As it happens, the key players in the global bottled water industry include Coca-Cola Co., PepsiCo Inc. and Groupe Danone. All of these companies are participants in The New Plastics Economy Initiative. All companies have Reach. All companies can Scale.
As Emmanuel Faber, CEO of Groupe Danone, states in his 2017 endorsement of the Initiative:
"Resources management should not be summarized as a matter of cost optimization but as a powerful driver of shared value creation. [...] I am excited that Danone is taking a leading role in this initiative to help drive systemic change."
"Cost Optimization" deals with Year 1 in the Net Present Utility" graphs already mentioned. "Value creation" is related to the Net Present Utility. Consequently, FUNCAP is fully aligned with the mindset of (at least) one of the leading players in the bottled water industry.
VALUE BARRIER: MATERIALS
LEGO bricks are made of ABS plastics whereas a plastic screw cap is made of HDPE (or sometimes PP) plastics. Sometimes, an additional material is in-molded into the cap as a gasket. It is not obvious that ABS can be substituted by HDPE or visa versa. New materials could also be explored depending on desired lifespan for the FUNCAP to serve as a play piece.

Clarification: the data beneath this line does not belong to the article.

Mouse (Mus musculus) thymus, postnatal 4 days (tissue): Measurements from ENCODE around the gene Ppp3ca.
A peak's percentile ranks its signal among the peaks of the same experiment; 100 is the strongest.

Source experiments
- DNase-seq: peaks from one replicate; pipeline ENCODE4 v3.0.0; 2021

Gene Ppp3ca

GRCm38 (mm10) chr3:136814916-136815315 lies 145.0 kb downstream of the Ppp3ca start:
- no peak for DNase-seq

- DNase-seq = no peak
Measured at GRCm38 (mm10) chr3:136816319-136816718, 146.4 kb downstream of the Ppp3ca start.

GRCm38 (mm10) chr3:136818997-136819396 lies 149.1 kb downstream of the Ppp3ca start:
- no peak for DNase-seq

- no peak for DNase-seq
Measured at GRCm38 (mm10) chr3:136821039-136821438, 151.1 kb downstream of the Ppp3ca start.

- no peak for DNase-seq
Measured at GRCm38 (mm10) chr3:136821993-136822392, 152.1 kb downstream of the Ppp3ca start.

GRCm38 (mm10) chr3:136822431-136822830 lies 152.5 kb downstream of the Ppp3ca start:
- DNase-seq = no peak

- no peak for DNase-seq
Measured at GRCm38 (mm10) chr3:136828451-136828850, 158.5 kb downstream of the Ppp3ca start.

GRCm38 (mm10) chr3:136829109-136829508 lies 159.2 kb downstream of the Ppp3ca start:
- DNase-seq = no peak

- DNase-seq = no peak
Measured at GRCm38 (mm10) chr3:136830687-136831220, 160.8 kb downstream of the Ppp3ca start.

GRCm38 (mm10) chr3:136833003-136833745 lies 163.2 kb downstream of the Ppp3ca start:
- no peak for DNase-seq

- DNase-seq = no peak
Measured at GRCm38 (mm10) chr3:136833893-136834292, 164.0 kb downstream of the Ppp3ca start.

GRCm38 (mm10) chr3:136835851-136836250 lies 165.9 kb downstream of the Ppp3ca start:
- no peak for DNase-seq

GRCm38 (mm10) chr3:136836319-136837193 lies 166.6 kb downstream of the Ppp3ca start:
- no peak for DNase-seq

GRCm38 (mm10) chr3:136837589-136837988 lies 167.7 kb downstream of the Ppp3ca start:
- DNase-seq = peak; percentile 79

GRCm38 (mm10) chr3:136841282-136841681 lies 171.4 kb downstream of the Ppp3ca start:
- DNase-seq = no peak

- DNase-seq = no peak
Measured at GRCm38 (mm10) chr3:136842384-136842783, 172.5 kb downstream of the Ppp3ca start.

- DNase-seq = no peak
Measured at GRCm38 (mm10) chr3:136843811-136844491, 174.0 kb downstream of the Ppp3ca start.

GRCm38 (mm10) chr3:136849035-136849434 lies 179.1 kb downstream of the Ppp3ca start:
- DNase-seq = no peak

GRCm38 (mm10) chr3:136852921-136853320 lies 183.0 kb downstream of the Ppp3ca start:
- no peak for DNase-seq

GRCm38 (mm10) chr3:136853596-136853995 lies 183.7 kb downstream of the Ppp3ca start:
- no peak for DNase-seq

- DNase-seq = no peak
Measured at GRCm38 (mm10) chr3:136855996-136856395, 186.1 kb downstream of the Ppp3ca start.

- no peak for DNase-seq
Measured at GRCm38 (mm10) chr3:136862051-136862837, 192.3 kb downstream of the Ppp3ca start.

Fortunately, the LEGO Group has allocated substantial resources to materials development: In 2015, the LEGO Group established LEGO Sustainable Materials Centre in a significant step up on the 2030 ambition of finding and implementing sustainable alternatives to current materials. LEGO Group owner Kjeld Kirk Kristiansen says:
"The investment announced is a testament to our continued ambition to leave a positive impact on the planet, which future generations will inherit. It is certainly in line with the mission of the LEGO Group and in line with the motto of my grandfather and founder of the LEGO Group, Ole Kirk Kristiansen: Only the best is good enough”.
If the cost price constraints on screw caps for bottled water is loosened, it is likely (assuming that appropriate economic and human resources are allocated) that a suitable material for both bricks and caps can be identified.
VALUE BARRIER: Intellectual Property RIGHTS (IPR)
Rather than using (inferior) designs that might infringe on LEGO's intellectual property (and thereby limiting the reach of them), we propose to do FUNCAP in cooperation and understanding with LEGO and the bottled water manufacturers.
Music: Enthusiast by Tours